The list here is long and essentially, we are using this herb in the horse for its ability to provide antioxidant and anti-inflammatory protection.  Almost every health condition in the horse, from joints to allergies, is involving inflammation to some extent.  Horses develop joint disease due to uncontrolled inflammation, which often leads to ongoing medical intervention and high costs for veterinary care, even sometimes resulting in careers ending.  So, inflammation is our target not to just manage conditions but also to intervene on a preventative level.

Turmeric or curcumin is one of the most heavily researched herbs, when it comes to inflammation and oxidative stress.  When we look at research, the sky is the limit as to the potential when it comes to health and soundness.  Honestly, sometimes I wonder “what can’t we impact?”

The impact is real, but many are misled as to how to use the herb to achieve those results in the horse.

  • First, we have to realize that no two horses’ situations are the same.  Inflammation levels will be different and therefore, the need for proper dosing is critical and can vary from one horse to the next.  Human studies indicate improvements noted in patients in doses upwards of 8000 mg.  When we convert this to horses, that dose can be upwards of 35 grams per day.  This can become cost prohibitive, not to mention volume prohibitive.  Thus, we need to rely on synergism to boost benefits and lower doses.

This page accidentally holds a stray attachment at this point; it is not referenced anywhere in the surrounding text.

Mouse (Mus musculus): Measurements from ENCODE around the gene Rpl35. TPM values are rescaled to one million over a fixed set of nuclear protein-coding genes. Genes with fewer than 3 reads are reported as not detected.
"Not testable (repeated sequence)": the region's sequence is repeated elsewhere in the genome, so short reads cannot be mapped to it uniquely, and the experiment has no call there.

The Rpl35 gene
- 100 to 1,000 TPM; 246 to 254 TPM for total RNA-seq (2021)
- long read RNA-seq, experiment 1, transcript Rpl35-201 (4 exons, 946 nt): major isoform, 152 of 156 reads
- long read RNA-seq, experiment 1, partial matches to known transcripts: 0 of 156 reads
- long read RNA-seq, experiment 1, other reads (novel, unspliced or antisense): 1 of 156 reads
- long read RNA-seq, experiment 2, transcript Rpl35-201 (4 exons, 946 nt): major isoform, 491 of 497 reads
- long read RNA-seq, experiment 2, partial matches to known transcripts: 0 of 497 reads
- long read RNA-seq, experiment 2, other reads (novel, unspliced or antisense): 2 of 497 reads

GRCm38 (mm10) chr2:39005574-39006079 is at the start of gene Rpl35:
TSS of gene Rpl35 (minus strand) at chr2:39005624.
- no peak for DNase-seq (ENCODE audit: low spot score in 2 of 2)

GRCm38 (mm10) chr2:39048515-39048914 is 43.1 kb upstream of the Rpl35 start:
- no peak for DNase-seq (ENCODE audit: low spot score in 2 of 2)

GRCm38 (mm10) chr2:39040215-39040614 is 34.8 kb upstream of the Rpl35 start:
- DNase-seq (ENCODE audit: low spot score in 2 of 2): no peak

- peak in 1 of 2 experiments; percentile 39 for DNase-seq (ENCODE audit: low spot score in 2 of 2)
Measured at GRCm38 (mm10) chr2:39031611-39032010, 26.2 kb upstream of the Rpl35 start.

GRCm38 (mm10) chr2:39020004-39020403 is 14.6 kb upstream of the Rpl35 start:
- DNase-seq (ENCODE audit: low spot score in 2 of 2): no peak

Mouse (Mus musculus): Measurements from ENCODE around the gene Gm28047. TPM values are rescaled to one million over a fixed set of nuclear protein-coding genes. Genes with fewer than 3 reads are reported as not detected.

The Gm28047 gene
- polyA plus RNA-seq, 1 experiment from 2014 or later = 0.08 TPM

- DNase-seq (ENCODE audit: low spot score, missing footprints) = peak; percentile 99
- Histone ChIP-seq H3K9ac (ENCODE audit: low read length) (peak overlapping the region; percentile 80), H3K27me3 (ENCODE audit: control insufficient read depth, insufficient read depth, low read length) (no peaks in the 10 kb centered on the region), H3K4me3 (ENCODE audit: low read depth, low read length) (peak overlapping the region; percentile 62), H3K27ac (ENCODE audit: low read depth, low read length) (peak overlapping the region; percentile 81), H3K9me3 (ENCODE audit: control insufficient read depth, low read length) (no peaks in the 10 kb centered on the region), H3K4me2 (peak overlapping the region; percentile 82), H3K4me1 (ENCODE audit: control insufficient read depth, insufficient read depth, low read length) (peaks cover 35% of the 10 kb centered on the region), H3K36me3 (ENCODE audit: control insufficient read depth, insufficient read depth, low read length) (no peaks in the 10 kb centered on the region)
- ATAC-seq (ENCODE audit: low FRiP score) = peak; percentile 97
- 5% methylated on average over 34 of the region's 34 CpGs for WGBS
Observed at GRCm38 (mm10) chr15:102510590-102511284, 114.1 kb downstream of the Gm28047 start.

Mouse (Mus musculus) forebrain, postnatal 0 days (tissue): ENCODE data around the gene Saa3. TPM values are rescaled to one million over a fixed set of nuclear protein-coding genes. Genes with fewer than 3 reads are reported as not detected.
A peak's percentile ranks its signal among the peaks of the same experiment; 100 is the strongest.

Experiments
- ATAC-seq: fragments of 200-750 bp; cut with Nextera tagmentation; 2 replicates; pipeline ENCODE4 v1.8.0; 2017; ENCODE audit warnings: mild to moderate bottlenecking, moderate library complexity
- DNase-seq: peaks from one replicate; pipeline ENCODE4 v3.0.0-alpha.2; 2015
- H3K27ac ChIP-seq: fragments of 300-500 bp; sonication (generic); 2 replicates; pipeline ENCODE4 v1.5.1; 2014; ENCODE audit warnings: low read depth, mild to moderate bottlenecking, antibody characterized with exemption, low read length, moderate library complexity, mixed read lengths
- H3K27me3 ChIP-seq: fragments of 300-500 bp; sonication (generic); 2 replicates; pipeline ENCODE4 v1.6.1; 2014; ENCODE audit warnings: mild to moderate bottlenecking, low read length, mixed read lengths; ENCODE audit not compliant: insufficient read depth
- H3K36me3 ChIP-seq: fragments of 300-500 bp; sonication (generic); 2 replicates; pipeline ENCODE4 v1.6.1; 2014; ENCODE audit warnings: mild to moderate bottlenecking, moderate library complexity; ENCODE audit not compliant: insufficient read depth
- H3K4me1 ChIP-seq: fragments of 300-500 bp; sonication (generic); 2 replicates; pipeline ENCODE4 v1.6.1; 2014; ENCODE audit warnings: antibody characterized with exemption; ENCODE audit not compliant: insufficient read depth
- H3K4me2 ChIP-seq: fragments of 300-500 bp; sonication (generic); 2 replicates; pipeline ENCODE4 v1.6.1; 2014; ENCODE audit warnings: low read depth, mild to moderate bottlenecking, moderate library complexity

• Second, many tend to believe that turmeric or curcumin used alone will produce results.  In some cases, I think it is possible, but when we look at traditional usage, we see that it is often combined with other herbs to enhance results.  I think this is true and we’ve demonstrated it for over 13 years in patients, finding that combining of herbs, such as Boswellia and even other antioxidants, helps to enhance results.